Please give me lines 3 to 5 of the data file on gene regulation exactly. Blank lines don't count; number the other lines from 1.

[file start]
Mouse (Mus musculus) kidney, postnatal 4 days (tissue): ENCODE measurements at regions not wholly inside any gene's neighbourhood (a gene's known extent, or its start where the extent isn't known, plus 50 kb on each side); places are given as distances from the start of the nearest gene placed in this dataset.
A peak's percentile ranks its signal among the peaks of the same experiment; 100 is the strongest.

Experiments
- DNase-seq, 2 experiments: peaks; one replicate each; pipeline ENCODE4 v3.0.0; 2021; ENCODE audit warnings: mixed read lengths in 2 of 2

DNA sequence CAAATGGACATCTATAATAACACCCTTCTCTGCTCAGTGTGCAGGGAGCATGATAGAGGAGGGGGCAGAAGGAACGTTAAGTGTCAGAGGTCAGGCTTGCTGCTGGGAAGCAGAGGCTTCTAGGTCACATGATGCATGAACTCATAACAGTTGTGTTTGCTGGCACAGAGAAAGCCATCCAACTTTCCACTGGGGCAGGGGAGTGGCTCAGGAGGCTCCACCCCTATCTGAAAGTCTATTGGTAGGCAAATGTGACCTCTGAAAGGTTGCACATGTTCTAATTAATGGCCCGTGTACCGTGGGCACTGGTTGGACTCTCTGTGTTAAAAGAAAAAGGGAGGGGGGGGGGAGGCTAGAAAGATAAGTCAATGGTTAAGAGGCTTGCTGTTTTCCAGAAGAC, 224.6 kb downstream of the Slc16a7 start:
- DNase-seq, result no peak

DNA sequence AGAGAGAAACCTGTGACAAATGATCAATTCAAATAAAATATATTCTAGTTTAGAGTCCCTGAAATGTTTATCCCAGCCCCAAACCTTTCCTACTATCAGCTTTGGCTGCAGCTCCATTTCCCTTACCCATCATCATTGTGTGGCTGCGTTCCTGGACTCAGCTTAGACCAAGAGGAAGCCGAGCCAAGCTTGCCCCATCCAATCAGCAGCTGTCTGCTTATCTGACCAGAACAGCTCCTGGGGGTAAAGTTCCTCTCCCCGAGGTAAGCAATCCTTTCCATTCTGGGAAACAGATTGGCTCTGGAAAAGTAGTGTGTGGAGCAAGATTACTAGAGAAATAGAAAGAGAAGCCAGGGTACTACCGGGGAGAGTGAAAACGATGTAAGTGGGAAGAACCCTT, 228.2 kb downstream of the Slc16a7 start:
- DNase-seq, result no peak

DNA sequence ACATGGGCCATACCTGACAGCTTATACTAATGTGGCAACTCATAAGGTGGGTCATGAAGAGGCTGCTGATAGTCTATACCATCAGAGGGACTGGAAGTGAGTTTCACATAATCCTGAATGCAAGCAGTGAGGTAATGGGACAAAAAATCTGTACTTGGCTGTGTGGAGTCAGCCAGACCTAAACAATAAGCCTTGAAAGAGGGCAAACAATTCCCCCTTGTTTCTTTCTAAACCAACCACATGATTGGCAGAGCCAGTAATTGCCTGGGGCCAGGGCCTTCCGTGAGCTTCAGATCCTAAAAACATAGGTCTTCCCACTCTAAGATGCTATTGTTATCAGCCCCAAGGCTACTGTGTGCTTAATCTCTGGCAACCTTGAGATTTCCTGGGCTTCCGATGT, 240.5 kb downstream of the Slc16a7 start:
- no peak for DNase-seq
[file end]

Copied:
Experiments
- DNase-seq, 2 experiments: peaks; one replicate each; pipeline ENCODE4 v3.0.0; 2021; ENCODE audit warnings: mixed read lengths in 2 of 2

DNA sequence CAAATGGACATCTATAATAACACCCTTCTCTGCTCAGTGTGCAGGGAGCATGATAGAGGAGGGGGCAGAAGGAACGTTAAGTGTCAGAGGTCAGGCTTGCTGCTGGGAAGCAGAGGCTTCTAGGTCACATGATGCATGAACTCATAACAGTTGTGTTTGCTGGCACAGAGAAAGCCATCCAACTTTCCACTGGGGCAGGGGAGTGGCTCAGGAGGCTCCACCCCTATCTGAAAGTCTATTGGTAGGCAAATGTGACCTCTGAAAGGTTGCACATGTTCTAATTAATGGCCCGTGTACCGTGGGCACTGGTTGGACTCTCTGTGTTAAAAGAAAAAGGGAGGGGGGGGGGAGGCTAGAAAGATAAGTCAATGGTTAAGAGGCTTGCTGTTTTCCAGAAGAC, 224.6 kb downstream of the Slc16a7 start: